Protesters burn city hall in Mexico town where 43 students vanished

A fire rages Wednesday at the city hall in Iguala, Mexico, after protesters set it afire in anger over the case of 43 student teachers who went missing nearly a month ago.
A fire rages Wednesday at the city hall in Iguala, Mexico, after protesters set it afire in anger over the case of 43 student teachers who went missing nearly a month ago. McClatchy

Masked assailants Wednesday set fire to the city hall in Iguala in a rampage triggered by the failure of Mexican authorities to resolve the case of 43 missing student teachers.

Dozens of protesters, many wearing masks, broke away from a peaceful march of thousands of people who were demanding that the missing student teachers be returned alive.

Flinging rocks and using poles as battering rams, the protesters broke into the city hall, which was closed, and shattered windows and smashed computers. Several protesters carried Molotov cocktails, and around 1:30 p.m., acrid black smoke began billowing out of several areas of the building.

No federal police, who have taken control of this city about 100 miles southwest of Mexico City, responded to the rampage as it unfolded over the course of an hour.

No injuries were apparent.

The attack marked an escalation of protests in the Pacific Coast state of Guerrero, where tensions have been high since scores of student teachers went missing Sept. 26 after clashing with municipal police. Those clashes left six people dead and some 20 injured. Police rounded up 43 other students, but their fate is unknown.

Iguala’s mayor and security chief fled after the bloodshed amid evidence that they had been collaborating with a regional criminal gang, Guerreros Unidos, or United Warriors.

Federal authorities later found six mass graves and retrieved 23 bodies from them but have not yet determined if the bodies belong to any of the missing students, all of whom were from a rural teachers college that is a bastion of radicalism.

Earlier in the day, Attorney General Jesus Murillo Karam laid blame for the missing students on fugitive ex-Mayor Jose Luis Abarca and his wife, Maria de los Angeles Pineda Villa, who was the city’s director of social services before fleeing with her husband.

Murillo Karam said several of the 52 police officers, municipal officials and United Warriors members who’ve been detained in the case have told authorities that Abarca ordered city police to halt the students lest they interrupt a public speech by his wife, who had been seeking the mayor’s post.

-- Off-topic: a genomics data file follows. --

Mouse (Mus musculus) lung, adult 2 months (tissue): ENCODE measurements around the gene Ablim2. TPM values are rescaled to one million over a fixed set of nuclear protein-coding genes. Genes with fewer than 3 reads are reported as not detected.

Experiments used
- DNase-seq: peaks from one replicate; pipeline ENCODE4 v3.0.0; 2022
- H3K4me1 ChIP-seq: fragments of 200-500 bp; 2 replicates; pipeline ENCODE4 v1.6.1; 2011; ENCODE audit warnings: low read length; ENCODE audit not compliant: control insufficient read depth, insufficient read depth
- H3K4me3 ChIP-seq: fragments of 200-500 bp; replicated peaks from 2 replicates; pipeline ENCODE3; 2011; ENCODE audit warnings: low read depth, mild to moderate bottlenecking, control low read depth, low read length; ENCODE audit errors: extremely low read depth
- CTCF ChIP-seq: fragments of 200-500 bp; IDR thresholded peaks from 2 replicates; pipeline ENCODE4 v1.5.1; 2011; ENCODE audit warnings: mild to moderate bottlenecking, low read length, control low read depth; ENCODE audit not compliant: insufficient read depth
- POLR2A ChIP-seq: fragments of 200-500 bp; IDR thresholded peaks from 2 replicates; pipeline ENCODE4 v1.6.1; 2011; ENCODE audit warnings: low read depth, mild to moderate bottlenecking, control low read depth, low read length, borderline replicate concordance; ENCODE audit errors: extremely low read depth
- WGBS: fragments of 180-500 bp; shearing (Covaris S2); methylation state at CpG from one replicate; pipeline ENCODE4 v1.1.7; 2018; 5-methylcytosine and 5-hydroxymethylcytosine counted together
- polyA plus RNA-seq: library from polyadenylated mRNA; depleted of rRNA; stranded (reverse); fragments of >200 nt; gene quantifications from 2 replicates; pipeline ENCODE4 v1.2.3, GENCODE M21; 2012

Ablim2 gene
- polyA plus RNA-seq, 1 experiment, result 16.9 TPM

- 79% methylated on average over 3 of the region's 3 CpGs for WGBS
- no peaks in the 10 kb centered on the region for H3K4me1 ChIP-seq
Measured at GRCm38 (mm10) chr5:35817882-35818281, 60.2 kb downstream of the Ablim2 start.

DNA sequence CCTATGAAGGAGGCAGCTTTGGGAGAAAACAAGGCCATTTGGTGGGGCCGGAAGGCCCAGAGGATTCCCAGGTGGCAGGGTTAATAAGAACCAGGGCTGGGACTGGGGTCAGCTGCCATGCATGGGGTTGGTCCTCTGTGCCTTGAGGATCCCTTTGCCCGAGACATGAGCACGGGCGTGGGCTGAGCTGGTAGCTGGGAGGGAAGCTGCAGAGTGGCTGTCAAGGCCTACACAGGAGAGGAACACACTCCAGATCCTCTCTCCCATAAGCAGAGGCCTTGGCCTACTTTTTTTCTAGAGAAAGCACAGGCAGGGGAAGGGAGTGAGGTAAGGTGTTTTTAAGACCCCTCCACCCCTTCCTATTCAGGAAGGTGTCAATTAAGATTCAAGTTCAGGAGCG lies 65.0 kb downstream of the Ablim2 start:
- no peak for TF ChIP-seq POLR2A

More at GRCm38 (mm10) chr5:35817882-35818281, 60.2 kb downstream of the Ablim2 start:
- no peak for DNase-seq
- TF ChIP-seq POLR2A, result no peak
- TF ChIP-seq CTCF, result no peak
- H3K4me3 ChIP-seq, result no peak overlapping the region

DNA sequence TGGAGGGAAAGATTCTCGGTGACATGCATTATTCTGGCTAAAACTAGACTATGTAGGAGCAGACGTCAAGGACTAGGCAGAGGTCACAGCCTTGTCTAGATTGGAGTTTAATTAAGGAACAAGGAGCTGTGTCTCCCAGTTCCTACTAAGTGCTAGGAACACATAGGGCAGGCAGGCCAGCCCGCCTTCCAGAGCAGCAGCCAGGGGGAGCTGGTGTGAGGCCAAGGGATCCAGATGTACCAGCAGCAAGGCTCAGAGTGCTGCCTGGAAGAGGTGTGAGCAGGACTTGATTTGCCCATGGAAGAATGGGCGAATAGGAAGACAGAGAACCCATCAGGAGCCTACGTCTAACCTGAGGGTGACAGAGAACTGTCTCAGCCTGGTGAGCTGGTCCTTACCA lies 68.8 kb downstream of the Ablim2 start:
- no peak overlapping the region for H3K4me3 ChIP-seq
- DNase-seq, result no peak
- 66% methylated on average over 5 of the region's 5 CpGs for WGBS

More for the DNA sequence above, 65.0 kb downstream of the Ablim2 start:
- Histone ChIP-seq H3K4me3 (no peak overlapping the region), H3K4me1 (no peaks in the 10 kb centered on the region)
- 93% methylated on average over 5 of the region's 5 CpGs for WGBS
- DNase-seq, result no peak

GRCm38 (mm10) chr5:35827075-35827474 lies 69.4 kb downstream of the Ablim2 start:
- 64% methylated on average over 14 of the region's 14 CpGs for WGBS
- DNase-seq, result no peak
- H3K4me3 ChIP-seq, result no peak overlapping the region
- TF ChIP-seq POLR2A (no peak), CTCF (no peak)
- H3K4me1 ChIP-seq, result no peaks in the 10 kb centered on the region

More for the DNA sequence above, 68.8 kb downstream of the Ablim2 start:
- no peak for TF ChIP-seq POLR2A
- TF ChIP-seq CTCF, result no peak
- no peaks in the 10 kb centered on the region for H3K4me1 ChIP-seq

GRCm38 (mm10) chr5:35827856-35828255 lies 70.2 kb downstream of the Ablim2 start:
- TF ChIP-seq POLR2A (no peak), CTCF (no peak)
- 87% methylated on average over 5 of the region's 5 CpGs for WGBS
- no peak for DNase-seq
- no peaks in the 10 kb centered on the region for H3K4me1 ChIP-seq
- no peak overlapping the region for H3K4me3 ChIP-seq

Police from Iguala and the nearby town of Cocula, which Murillo Karam said was also controlled by the United Warriors, conducted the roundup of the students and turned them over to three United Warriors members, who transported them toward an outlying community, Pueblo Viejo, he said.

The arson attack on the city hall in Iguala marked the fourth time this month that protesters have burned buildings, a rising tide of violence dogging President Enrique Pena Nieto as the dramatic disappearances drag on unresolved.

On Tuesday, some 200 teachers set fire to the regional office of the leftist Party of the Democratic Revolution in the state capital, Chilpancingo. The party, which controls the state government, is reeling amid opposition calls for its governor, Angel Aguirre, to resign. The fire gutted part of the building. Protesters also overturned a car and spray-painted graffiti, including the slogan, “We want them back alive.”

Before dawn on Monday, masked protesters set fire to an office of a state social assistance program, Guerrero Cumple, in Chilpancingo, burning computers and filing cabinets and leaving a charred mess.

The most damage was caused Oct. 14, when masked protesters rampaged through state government installations in Chilpancingo, setting several buildings on fire.

The Pena Nieto government announced this week a reward of the equivalent of $111,000 for information leading to the whereabouts of any of the missing 43 students.

All of the students are male, mostly in their late teens or early 20s. Most are sons of poor farmers and want to become teachers as a way out of poverty.